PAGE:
Keynote speakers at DSO WORKSHOP: FAIM2018

Prof. Dr. Luc De Raedt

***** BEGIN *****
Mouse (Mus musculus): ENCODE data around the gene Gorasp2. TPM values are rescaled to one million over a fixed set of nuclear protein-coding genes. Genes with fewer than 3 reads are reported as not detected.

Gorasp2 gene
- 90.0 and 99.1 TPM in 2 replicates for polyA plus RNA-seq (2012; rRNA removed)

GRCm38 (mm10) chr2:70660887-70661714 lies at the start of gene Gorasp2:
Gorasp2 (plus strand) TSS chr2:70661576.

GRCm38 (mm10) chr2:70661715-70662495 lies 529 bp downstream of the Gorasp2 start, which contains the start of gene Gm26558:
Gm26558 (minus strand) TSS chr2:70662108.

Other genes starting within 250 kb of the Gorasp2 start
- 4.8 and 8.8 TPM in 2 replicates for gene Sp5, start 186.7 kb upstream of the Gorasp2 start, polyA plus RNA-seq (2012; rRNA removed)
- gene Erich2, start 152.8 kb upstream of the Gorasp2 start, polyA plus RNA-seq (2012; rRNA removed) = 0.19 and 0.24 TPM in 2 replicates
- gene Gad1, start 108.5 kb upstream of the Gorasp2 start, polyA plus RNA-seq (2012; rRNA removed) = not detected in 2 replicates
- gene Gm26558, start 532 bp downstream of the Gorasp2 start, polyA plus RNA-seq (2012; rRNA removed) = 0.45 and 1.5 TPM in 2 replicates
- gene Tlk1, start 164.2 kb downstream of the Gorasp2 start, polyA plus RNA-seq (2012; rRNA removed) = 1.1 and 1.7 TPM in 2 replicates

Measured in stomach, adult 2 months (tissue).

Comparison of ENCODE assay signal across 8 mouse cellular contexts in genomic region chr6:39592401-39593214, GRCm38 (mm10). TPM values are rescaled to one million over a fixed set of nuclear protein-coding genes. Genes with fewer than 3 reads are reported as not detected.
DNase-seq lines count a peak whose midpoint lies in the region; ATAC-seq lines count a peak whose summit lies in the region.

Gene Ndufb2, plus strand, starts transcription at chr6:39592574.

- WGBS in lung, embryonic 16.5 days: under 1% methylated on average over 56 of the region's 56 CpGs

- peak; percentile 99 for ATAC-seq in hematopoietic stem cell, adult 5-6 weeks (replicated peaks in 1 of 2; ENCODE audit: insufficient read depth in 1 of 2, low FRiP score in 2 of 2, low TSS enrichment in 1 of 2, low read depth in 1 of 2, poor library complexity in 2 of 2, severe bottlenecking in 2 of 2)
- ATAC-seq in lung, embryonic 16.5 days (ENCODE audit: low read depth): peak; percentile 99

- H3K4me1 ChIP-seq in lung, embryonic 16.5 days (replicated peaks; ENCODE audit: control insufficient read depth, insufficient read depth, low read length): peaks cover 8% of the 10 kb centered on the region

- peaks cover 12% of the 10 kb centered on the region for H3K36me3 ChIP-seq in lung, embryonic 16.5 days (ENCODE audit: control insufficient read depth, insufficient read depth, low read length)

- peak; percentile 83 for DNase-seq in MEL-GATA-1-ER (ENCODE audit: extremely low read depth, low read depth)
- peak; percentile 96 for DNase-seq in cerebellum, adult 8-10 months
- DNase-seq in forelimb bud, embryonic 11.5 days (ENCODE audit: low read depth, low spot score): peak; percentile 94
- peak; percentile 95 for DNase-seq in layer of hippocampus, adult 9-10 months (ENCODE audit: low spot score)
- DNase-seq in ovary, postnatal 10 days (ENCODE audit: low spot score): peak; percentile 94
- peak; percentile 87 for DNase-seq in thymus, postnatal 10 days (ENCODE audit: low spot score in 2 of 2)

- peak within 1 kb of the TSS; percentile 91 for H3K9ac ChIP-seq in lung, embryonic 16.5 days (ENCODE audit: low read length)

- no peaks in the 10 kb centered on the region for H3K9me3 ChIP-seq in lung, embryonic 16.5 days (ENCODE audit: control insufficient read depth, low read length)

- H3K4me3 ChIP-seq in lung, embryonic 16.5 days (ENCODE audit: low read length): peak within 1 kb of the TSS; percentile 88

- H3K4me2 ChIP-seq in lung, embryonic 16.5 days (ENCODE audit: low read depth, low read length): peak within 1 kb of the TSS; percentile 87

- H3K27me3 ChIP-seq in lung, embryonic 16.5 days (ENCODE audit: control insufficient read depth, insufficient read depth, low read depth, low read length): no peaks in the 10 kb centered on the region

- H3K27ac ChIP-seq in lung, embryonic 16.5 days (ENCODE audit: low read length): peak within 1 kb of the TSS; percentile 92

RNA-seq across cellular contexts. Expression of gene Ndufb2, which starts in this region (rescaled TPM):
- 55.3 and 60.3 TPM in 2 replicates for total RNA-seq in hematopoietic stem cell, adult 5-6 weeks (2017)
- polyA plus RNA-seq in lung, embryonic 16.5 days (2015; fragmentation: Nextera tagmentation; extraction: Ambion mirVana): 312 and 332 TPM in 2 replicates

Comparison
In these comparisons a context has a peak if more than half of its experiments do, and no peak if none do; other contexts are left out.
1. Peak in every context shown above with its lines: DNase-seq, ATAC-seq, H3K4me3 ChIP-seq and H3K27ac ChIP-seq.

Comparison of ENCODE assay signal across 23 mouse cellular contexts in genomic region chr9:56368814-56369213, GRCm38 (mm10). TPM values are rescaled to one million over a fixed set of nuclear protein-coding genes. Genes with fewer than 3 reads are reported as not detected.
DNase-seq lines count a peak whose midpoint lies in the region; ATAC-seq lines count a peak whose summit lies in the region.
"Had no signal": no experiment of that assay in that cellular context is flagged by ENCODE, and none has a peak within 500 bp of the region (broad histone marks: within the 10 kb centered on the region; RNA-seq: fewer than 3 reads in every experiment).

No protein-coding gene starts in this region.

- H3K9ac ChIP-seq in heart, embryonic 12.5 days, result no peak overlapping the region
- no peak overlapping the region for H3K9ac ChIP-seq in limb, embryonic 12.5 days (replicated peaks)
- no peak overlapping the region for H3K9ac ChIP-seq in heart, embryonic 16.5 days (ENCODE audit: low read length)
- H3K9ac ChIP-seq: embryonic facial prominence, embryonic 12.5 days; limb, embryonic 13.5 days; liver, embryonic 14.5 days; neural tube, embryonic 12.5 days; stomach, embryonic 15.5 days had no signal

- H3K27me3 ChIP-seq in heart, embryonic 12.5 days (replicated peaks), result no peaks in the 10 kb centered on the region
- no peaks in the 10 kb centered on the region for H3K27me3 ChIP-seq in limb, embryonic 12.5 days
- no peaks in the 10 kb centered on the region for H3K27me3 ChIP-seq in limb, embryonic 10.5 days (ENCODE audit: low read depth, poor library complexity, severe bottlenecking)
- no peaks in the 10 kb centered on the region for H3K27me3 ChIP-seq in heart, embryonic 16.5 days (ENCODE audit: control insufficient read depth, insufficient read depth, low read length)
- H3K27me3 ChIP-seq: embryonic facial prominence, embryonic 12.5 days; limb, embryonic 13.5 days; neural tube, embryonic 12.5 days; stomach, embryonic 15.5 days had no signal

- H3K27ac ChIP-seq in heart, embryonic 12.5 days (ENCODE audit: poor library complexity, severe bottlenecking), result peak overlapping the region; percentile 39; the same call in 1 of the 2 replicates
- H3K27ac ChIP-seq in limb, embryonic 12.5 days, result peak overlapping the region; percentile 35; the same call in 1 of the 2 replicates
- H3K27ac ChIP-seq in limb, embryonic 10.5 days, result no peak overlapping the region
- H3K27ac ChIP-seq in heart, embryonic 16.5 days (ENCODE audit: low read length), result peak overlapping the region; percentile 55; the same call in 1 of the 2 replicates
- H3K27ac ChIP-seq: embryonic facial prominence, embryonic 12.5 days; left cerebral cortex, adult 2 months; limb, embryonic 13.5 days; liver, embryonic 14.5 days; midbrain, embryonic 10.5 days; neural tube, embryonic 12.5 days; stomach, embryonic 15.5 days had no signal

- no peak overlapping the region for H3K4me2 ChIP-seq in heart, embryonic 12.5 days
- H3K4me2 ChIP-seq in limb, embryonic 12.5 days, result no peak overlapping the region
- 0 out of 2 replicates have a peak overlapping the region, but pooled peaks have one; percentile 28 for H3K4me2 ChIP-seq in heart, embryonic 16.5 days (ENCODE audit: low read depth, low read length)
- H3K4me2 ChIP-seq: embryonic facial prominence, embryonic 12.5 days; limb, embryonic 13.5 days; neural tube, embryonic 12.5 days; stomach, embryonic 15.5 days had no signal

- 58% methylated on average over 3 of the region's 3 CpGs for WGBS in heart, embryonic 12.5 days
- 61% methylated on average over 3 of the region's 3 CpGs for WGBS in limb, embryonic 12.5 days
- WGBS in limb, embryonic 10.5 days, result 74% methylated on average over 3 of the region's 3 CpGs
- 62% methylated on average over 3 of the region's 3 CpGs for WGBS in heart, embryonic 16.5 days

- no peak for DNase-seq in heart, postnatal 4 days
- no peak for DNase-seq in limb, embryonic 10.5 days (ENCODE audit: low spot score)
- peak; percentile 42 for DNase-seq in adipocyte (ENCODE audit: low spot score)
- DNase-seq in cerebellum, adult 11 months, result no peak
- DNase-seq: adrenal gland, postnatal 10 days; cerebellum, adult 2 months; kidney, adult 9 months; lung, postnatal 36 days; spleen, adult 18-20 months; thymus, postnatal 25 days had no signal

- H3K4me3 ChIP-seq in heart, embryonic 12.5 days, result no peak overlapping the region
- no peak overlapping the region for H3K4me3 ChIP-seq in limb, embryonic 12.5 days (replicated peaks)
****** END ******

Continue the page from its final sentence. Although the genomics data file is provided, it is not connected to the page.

Professor of Artificial Intelligence
KU Leuven

Title: Constraint Learning in Optimisation

Abstract: .